Franz Karl unveils Ulrichs' plaques in Hildesheim; photo: *HAZ* Jörg helps to unveil Ulrichsplatz sign in Bremen; photo: Ulrichsplatz AG Hildesheim Gay Friendship Circle founder (left) unveils plaques in Ulrichs' honor, to be mounted on a public building. Massimo Consoli did the honors at Ulrichs' gravesite (below). Among the visitors were members of the newly formed L'Aquila Homosexual Movement, which also created a website. Visitors to Ulrichs' grave, L'Aquila; photo: MOA The Bremen Ulrichsplatz Action Group (right) created a webpage, set up an email mailing list, and planned a streetfair around the dedication of Ulrichsplatz.

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And Everything Else You Might Want to Know

AFTER VISITING ULRICHS' GRAVE in L'Aquila on April 18, 1909, Magnus Hirschfeld (1868-1935) was inspired to write a short, detailed account of his experience in his book, The Homosexuality of Men and Women:

It was a happy coincidence that Ulrichs' patron in L'Aquila, the aged marquis, Dr. Niccolò Persichetti, was still living, and personally was able to show me all the quarters "the German professor" blessed with his presence. He told me about other interesting details about Ulrichs' last years. With every story, Persichetti added at the end:

"Oh, he was an extraordinary man, very respectable, admirable, but too modest. I first heard of him at the senate in Rome. The minister of education asked me, 'What kind of man is he, the one who publishes a Latin newspaper where you live in L'Aquila? Queen Margherita reads it, and she is totally charmed by it.'"

[Persichetti responded] "There must be some kind of mistake. There is no one there who could do that.

"When I returned," Ulrichs' patron continued, "I inquired at the police station, but no one knew anything about it. Someone finally said to me, 'Perhaps you mean the elderly German whom you can always see hurrying along the street, alone, with books under his arm.' I went to look him up [Persichetti showed me the old corner house] where he lived, and found him in total desperation. Just the night before, a fire in his apartment had burned all his books and papers, all his belongings. I gave him lodgings [Persichetti continued] in a house that I had inherited from my ancestors. There just happened to be an empty attic room with a splendid view of the Gran Sasso d'Italia (Great Stone Mountain).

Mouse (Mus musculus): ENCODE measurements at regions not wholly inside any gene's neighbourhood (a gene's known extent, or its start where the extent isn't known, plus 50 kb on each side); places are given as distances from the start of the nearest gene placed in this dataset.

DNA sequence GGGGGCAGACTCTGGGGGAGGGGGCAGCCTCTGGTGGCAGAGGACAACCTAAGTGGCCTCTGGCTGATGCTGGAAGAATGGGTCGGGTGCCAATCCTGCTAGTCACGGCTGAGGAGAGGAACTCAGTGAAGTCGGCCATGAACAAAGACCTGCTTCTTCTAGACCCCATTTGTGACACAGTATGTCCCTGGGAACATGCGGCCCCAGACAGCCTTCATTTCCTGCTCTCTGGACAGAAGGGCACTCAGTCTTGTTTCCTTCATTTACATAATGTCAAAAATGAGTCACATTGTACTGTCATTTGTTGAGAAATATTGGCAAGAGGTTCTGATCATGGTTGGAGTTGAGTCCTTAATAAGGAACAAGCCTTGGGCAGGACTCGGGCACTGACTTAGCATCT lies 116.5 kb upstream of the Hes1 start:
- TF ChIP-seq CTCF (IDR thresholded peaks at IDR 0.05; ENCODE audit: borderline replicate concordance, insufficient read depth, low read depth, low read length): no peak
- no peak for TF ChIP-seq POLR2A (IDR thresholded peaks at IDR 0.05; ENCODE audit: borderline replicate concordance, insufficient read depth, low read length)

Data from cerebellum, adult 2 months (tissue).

"Look, [Persichetti led me up a dark staircase] he used to write up here; that is where his bed used to be. Over there is his desk at the window, where he could see way out into the distance. Here is where he put his flowers, which he loved so much, and over there he cooked his own meals, which certainly occurred only rarely, because he lived almost exclusively on bread, cheese, eggs, milk, and fruit, with which he occasionally took some local wine. I would like to have a plaque affixed to the house in his memory [the marquis said as we went down the stairs].

"He often came to visit us. On Sundays 'il professore' always came to eat at our family table. I always served Rhine wine at these meals. My children were always around him. You could ask him anything you wanted; he knew about everything. I have never seen such a memory or such knowledge. He knew about every coin, every little picture, every book. He especially knew how to tell a story. There was nothing foreign to him about astronomy, botany, philology, and philosophy. One time when he came to visit us, my Edoardo was brooding over some mathematical problem that he could not solve. He not only helped him to get on the right track, but at the same time also told who had first set up this problem and something about the man's personality.

"His needs were so few it was astonishing. My wife several times wanted to make a present to him of new clothes, but he constantly refused them. Besides us, he socialized only with an aged Austrian woman; otherwise there were no other Germans living here. Ever since he arrived here he never again set foot out of the place or its surroundings--the Abruzzi Mountains. He wandered a lot around the area. He much preferred the chestnut forests; they appeared to him to be a piece of the south of Germany, he told me.